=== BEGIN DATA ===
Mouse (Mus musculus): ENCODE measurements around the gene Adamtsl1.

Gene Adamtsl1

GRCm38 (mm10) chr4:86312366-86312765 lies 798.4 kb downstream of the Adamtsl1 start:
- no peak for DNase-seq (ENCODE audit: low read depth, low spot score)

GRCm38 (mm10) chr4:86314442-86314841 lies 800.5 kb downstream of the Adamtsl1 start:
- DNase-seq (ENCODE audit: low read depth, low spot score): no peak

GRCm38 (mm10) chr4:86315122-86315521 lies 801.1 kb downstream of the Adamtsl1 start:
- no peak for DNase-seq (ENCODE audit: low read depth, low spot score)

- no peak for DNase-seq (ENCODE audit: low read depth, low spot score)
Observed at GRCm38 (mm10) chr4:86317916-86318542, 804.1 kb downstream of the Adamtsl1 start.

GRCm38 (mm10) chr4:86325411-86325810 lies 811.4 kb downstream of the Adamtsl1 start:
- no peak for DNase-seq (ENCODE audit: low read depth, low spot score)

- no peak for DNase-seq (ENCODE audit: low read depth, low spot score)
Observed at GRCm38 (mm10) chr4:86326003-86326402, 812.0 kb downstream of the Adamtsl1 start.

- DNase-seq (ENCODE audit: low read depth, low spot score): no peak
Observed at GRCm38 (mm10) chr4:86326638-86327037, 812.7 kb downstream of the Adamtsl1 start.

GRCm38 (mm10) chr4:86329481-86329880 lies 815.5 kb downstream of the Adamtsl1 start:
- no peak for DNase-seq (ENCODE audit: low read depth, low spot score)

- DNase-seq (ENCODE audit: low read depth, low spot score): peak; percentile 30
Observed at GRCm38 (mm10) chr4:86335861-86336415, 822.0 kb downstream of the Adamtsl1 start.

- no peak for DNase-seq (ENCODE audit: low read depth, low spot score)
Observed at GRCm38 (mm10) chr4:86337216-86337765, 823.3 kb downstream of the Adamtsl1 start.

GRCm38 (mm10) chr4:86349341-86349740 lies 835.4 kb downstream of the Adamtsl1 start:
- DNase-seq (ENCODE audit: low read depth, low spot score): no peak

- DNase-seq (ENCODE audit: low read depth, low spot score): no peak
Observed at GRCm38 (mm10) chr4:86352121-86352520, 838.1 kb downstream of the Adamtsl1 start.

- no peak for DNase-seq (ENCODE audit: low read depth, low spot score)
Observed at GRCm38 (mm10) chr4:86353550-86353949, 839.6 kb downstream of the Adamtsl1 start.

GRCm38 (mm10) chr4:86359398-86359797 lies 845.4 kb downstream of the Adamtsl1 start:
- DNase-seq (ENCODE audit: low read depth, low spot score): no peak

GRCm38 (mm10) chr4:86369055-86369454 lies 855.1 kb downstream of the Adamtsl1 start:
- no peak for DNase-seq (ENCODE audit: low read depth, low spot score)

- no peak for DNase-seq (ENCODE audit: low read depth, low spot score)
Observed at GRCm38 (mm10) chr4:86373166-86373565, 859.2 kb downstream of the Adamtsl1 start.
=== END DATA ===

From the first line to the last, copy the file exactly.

Mouse (Mus musculus): ENCODE measurements around the gene Adamtsl1.

Gene Adamtsl1

GRCm38 (mm10) chr4:86312366-86312765 lies 798.4 kb downstream of the Adamtsl1 start:
- no peak for DNase-seq (ENCODE audit: low read depth, low spot score)

GRCm38 (mm10) chr4:86314442-86314841 lies 800.5 kb downstream of the Adamtsl1 start:
- DNase-seq (ENCODE audit: low read depth, low spot score): no peak

GRCm38 (mm10) chr4:86315122-86315521 lies 801.1 kb downstream of the Adamtsl1 start:
- no peak for DNase-seq (ENCODE audit: low read depth, low spot score)

- no peak for DNase-seq (ENCODE audit: low read depth, low spot score)
Observed at GRCm38 (mm10) chr4:86317916-86318542, 804.1 kb downstream of the Adamtsl1 start.

GRCm38 (mm10) chr4:86325411-86325810 lies 811.4 kb downstream of the Adamtsl1 start:
- no peak for DNase-seq (ENCODE audit: low read depth, low spot score)

- no peak for DNase-seq (ENCODE audit: low read depth, low spot score)
Observed at GRCm38 (mm10) chr4:86326003-86326402, 812.0 kb downstream of the Adamtsl1 start.

- DNase-seq (ENCODE audit: low read depth, low spot score): no peak
Observed at GRCm38 (mm10) chr4:86326638-86327037, 812.7 kb downstream of the Adamtsl1 start.

GRCm38 (mm10) chr4:86329481-86329880 lies 815.5 kb downstream of the Adamtsl1 start:
- no peak for DNase-seq (ENCODE audit: low read depth, low spot score)

- DNase-seq (ENCODE audit: low read depth, low spot score): peak; percentile 30
Observed at GRCm38 (mm10) chr4:86335861-86336415, 822.0 kb downstream of the Adamtsl1 start.

- no peak for DNase-seq (ENCODE audit: low read depth, low spot score)
Observed at GRCm38 (mm10) chr4:86337216-86337765, 823.3 kb downstream of the Adamtsl1 start.

GRCm38 (mm10) chr4:86349341-86349740 lies 835.4 kb downstream of the Adamtsl1 start:
- DNase-seq (ENCODE audit: low read depth, low spot score): no peak

- DNase-seq (ENCODE audit: low read depth, low spot score): no peak
Observed at GRCm38 (mm10) chr4:86352121-86352520, 838.1 kb downstream of the Adamtsl1 start.

- no peak for DNase-seq (ENCODE audit: low read depth, low spot score)
Observed at GRCm38 (mm10) chr4:86353550-86353949, 839.6 kb downstream of the Adamtsl1 start.

GRCm38 (mm10) chr4:86359398-86359797 lies 845.4 kb downstream of the Adamtsl1 start:
- DNase-seq (ENCODE audit: low read depth, low spot score): no peak

GRCm38 (mm10) chr4:86369055-86369454 lies 855.1 kb downstream of the Adamtsl1 start:
- no peak for DNase-seq (ENCODE audit: low read depth, low spot score)

- no peak for DNase-seq (ENCODE audit: low read depth, low spot score)
Observed at GRCm38 (mm10) chr4:86373166-86373565, 859.2 kb downstream of the Adamtsl1 start.